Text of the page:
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Mentor Dean Smith, former players pay tribute to Williams

SPRINGFIELD, Mass. -- Paul Pierce scoffed when he heard it,
an unexpected -- and unnecessary -- apology from Roy Williams during
the North Carolina coach's induction speech into the Basketball
Hall of Fame.

"He feels like he let down his players. That tells you what
type of person he is," Pierce said. "But I feel like I failed him
because we didn't win more."

Williams was inducted into the Springfield shrine in a series of
ceremonies over the weekend that wrapped up on Saturday when the
enshrinees received their members' rings. He thanked his family and
his coaching mentor, Dean Smith, but he also turned to some of his
former players in the audience and said with a cracking voice, "I
failed you, because I didn't get you to the Final Four."

"He didn't fail me, he aided me," said Raef LaFrentz, the
former Kansas forward who is heading into his 10th year in the NBA.
"That's him, man. That's him in a nutshell. He's always thinking
about the players.

"He was the biggest aid I can think of. He got me to where I am
at."

About two dozen of Williams' former Kansas and North Carolina
players posed for a picture with Williams on the dais after Friday
night's ceremony, including Pierce, LaFrentz and Charlotte Bobcats
forward Sean May, a former Tar Heel wearing a Carolina blue suit.

Williams also showed his gratitude to Smith, who presented him
for induction, saying he could never match Smith's accomplishments
and hoped he could merely make his Hall of Fame mentor proud.

"It's genuine," Smith said. "He's tough on himself -- too much
so."

Williams has a 530-131 record and six coach of the year awards
to his credit, with 15 straight 20-win seasons and 18 consecutive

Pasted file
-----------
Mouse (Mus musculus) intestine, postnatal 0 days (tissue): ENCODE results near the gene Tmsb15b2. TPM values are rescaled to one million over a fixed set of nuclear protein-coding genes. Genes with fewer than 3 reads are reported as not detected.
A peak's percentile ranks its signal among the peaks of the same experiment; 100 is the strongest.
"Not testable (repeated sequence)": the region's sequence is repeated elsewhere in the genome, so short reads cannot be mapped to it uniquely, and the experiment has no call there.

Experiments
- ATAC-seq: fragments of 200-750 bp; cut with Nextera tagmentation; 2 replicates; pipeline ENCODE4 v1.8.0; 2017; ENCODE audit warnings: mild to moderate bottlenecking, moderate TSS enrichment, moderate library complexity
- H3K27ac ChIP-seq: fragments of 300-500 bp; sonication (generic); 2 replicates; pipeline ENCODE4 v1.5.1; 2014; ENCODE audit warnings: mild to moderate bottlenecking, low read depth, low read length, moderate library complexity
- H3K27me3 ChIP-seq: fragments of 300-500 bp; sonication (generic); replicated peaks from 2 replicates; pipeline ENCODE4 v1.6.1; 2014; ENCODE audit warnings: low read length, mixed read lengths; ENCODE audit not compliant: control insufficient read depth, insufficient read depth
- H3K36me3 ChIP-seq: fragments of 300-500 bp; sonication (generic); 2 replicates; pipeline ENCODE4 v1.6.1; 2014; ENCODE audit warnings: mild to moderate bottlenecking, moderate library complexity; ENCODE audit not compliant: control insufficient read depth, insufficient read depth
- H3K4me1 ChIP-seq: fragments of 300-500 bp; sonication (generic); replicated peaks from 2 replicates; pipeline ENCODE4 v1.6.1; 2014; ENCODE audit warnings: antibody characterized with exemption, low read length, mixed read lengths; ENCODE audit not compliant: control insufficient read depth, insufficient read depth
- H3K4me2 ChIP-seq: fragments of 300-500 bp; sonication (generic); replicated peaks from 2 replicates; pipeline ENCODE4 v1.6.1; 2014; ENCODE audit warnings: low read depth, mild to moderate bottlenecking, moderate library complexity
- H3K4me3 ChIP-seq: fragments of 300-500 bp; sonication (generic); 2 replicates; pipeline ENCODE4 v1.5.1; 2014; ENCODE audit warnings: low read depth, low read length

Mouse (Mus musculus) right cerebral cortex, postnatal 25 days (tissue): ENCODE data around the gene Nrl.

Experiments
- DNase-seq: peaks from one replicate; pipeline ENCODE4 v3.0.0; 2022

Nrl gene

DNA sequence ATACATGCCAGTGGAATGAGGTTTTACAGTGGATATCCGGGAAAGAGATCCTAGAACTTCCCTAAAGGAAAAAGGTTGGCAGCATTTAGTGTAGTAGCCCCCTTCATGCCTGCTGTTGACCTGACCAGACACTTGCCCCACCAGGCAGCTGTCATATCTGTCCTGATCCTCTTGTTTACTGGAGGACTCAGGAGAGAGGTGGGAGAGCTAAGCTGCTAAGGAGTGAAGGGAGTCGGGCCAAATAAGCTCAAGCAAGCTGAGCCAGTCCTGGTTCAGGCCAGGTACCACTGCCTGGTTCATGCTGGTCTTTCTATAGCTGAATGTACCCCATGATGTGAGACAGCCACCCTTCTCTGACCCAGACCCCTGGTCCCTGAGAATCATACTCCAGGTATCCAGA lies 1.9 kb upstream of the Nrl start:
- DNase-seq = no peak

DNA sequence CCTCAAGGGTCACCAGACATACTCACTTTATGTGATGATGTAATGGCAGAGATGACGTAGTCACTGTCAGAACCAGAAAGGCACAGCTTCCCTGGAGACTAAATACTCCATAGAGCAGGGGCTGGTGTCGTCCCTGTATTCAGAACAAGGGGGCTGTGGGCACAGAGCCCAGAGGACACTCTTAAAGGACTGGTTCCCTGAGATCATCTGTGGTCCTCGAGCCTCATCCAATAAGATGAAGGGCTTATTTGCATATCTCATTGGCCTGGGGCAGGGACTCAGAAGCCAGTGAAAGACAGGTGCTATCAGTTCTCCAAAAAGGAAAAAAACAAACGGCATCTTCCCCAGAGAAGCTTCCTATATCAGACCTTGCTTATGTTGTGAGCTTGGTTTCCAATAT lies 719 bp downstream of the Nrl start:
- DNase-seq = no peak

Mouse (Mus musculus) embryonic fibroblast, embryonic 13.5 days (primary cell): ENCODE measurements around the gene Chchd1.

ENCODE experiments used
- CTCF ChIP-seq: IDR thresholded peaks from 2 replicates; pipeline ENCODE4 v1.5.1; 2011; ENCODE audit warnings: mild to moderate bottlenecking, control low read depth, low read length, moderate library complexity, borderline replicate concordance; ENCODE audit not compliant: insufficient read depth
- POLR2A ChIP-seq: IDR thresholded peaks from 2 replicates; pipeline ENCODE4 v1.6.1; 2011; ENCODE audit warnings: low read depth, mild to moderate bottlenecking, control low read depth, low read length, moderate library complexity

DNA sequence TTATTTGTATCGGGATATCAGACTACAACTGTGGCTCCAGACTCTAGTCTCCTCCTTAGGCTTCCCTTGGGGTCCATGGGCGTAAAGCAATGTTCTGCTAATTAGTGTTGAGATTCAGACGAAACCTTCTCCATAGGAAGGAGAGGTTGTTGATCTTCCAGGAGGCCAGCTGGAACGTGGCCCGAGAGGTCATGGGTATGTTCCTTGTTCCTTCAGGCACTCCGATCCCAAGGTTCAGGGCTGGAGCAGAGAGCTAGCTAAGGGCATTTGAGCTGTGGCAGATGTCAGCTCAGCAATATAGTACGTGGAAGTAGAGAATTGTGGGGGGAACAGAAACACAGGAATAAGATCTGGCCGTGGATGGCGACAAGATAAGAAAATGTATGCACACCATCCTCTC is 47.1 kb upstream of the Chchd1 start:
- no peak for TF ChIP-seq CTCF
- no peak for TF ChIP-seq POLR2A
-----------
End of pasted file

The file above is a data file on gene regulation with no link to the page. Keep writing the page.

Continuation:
NCAA tournament berths. He took Kansas to the Final Four four
times, but never won it all until 2005, after he had moved to North
Carolina.

He's the third coach in NCAA history to take two schools to the
championship game.

"Just wait: He's going to keep it going," Smith said. "And it
will be within the rules and everything."

Also honored were Los Angeles Lakers coach Phil Jackson; the
1966 NCAA champion Texas Western team; four-time WNBA championship
coach Van Chancellor, the longtime women's coach at Mississippi
recently hired by LSU; former NBA referee Mendy Rudolph; and
international coaches Pedro Ferrandiz of Spain and Mirko Novosel of
Yugoslavia.

Jackson attended Williston High School and the University of
North Dakota, and was given the Theodore Roosevelt Rough Rider
Award, North Dakota's highest honor, in 1992.

Former USA Today, Chicago Tribune and New York Times writer
Malcom Moran and longtime Phoenix Suns broadcaster Al McCoy were
honored with the Curt Gowdy Media Award. Dikembe Mutombo was the
first recipient of the Mannie Jackson-Basketball's Human Spirit
Award, named for the Harlem Globetrotters chairman and given for
using basketball to help the community.

Texas Western was the first team in NCAA history to win a title
with five black players, beating an all-white Kentucky team in the
1966 final. The achievement is considered a turning point in the
integration of college athletics, and it was the subject of the
movie "Glory Road."

"Our only purpose was to be the best team in the country,"
said captain Harry Flournoy, who spoke on behalf of the team. "We
didn't have a social agenda. But God had an agenda, and he chose us
to open doors -- not only for black people, but for all people who
had doors shut in their face."